When people think of Irish actor and director Kenneth Branagh, they normally think of the prestigious, historical, Shakespearian, and very British films like “Henry V”, “Much Ado About Nothing”, “Mary Shelley’s Frankenstein”, and “Hamlet”. Three of those films are adapted from Shakespeare’s plays and all are set between the 1400s-1800s, making Branagh’s films quite distinct.
Out of those aforementioned films, “Frankenstein” would be the only indicator that Branagh had any interest in making films about fantastical beings like monsters and superheroes, which came into fruition in 2011 when he made “Thor”. The news of Branagh directing a superhero blockbuster as part of the Marvel universe came as a huge surprise to both fans of the franchise and fans of Branagh’s who may have felt a Marvel film was too commercial for him and not suited to his usual sensibilities as a director.
However, despite having a lot of CGI and explosions, the plot of “Thor” is actually akin to Branagh’s previous films. It has a very Shakespearian tale of the son of a king who must face his foes who seek to dethrone him and his father for their own power. The usual Branagh themes of betrayal, clashing family members, redemption, and regal sophistication are all present here.
Since making “Thor”, Branagh has more made action blockbusters like the spy thriller “Jack Ryan: Shadow Recruit” and the fantasy film “Cinderella”, indicating a leaning toward making commercial films.
10. Man on Fire (Tony Scott, 2004)
It is interesting to note that Tony Scott was an art student and his first feature film is the arthouse vampire film “The Hunger”; it is unlike any other film Scott ever made. Its failure at the box office is probably what made Scott decide to make more commercial films for most of his career.
He then starting making mainstream action blockbusters like “Top Gun” and “Beverly Hills Cop II” in the 1980s that had the slickness of the type of commercials Scott was known for in that decade, but were very entertaining and profitable commercials nonetheless.
The 1990s saw Scott make more action films with Scott’s distinct touch, such as “Days of Thunder”, “The Last Boy Scout”, “True Romance”, and “Enemy of the State”. Scott’s previous films were fast paced and action packed, but overall most of them were generic action films. Although his first film of the 2000s was “Spy Game”, it was with his 2004 film “Man on Fire” that he seemed to go back to his art school originals and his filmmaking style changed.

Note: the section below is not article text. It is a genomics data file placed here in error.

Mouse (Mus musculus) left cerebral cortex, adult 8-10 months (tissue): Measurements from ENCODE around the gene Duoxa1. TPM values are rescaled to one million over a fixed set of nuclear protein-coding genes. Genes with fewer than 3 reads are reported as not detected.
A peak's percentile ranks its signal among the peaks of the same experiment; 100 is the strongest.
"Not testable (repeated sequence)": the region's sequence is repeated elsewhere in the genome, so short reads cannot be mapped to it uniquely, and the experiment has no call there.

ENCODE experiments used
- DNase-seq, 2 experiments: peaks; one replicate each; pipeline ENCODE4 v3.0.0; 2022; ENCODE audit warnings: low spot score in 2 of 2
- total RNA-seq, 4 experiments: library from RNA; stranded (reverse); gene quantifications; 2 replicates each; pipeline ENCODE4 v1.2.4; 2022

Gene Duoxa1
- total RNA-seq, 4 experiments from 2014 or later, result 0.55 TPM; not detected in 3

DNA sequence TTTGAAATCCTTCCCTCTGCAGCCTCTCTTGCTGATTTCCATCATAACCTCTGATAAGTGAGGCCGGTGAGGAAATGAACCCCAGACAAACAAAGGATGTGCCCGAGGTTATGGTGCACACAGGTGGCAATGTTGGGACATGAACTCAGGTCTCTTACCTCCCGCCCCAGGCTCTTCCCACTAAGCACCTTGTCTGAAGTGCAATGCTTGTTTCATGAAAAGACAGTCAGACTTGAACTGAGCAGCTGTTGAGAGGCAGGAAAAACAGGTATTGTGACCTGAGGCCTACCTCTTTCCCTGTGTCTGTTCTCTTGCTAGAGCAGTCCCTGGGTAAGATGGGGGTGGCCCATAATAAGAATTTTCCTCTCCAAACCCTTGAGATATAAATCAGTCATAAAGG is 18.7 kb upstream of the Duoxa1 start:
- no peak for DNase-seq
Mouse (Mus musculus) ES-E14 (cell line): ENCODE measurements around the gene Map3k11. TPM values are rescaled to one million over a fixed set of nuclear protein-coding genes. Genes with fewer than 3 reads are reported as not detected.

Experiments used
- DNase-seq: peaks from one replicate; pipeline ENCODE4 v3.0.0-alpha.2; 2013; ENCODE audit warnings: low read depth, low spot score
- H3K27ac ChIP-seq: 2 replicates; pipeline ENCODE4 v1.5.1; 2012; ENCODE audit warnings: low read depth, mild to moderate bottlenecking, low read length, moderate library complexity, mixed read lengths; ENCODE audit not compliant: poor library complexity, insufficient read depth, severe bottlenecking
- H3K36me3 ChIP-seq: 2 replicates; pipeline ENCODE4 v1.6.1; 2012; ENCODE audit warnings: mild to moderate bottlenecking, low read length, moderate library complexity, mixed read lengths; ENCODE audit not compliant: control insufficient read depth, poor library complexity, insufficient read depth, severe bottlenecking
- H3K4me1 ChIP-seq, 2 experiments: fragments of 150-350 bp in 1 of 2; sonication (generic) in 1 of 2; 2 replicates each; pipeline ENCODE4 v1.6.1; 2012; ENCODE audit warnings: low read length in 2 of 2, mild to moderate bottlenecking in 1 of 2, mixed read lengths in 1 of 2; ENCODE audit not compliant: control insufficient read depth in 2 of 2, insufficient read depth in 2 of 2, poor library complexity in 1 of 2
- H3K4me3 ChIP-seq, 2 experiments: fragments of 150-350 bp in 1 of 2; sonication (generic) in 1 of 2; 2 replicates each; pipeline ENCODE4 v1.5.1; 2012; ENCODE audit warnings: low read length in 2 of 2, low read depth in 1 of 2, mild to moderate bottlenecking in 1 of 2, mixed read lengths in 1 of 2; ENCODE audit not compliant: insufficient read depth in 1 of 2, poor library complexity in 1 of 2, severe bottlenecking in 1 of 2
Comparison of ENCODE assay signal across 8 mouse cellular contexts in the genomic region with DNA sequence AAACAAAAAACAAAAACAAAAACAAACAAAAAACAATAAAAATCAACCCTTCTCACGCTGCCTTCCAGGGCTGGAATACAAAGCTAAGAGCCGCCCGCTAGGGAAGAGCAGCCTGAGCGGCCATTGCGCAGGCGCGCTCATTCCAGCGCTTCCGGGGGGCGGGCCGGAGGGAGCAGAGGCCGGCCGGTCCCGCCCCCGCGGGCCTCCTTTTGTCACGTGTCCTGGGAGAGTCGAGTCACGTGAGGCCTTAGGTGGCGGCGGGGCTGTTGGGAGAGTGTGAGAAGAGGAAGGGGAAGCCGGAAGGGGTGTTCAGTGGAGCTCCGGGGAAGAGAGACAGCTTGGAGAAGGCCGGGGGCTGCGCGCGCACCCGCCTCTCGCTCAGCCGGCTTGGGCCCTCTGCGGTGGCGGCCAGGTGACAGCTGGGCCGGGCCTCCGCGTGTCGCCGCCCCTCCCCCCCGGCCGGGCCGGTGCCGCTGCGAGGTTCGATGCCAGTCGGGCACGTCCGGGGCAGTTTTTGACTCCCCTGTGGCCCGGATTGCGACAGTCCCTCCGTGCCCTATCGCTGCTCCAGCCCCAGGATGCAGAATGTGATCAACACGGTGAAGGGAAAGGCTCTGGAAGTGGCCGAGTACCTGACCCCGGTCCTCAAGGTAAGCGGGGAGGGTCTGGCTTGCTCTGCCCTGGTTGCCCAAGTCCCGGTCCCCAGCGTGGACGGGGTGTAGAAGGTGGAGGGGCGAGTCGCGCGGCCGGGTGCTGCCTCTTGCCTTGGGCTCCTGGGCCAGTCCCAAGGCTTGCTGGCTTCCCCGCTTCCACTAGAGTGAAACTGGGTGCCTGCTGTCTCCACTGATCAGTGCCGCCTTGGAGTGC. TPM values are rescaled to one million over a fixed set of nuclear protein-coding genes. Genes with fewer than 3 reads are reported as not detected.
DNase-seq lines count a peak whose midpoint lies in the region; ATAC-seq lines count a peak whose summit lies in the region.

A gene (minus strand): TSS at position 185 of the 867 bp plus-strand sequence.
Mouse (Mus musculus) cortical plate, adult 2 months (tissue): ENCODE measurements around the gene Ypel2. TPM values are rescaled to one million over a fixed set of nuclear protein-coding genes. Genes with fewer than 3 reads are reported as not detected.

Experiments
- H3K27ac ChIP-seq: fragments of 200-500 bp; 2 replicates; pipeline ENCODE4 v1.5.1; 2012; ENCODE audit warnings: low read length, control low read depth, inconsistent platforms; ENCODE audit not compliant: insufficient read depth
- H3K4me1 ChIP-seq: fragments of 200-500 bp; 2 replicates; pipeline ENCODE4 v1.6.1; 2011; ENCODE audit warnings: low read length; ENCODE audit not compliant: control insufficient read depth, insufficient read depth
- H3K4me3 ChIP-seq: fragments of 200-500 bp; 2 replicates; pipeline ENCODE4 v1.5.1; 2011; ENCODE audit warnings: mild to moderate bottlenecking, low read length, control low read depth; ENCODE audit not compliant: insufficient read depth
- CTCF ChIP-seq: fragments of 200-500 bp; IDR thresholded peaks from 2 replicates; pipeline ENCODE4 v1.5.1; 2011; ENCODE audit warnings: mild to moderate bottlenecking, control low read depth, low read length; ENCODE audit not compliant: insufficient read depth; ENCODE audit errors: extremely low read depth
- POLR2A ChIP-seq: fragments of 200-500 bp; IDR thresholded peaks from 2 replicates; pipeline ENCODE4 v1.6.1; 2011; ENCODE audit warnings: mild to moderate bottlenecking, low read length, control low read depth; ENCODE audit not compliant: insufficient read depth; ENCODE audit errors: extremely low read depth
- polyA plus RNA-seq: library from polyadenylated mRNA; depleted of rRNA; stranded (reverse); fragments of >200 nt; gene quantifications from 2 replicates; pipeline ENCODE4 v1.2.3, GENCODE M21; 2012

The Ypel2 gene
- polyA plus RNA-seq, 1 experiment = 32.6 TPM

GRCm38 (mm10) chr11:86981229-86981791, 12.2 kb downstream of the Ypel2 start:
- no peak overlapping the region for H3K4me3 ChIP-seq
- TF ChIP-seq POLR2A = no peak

The plot of “Man on Fire” is straightforward in that a jaded bodyguard vows to avenge the apparent death of the little girl he was supposed to protect. The disorientating fast cuts and use of cross-processing and photochemically manipulated film stock heightened the colors on screen, and displayed the rage and anger the protagonist feels against the villains.
“Man on Fire” contained on-screen subtitles of keywords characters said for emphasis, adding to the feel of the danger or urgency of the situation, especially in the nightclub scene where the protagonist is torturing someone for information, and the pumping dance music is perfectly used here. The faces of the actors would look smeared and blurred, then go to black and white, and then back again just as fast, adding to the intensity and madness of the situation on screen.
This trend continued into an even more frenzied state with “Domino”. It was produced by Scott’s own company Scott Free, giving him free reign to make the film as he pleased. It is a very visual film that gives the mind a stimulus overload and the cinematic equivalent to ADHD. Perhaps its poor performance at the box office led Scott to tone down these visuals as he did with his last three films “Déjà Vu”, “The Taking of Pelham 123”, and “Unstoppable”, the latter of which had none of these bizarre visuals.
Author Bio: Matt Wilson is a professional writer from Melbourne, Australia. His passion for cinema has always been a part of him and he aspires to be a screenwriter or a novelist. He particularly enjoys the films of Michael Cimino, Oliver Stone, Stanley Kubrick, Paul Verhoeven, David Lynch and Quentin Tarantino.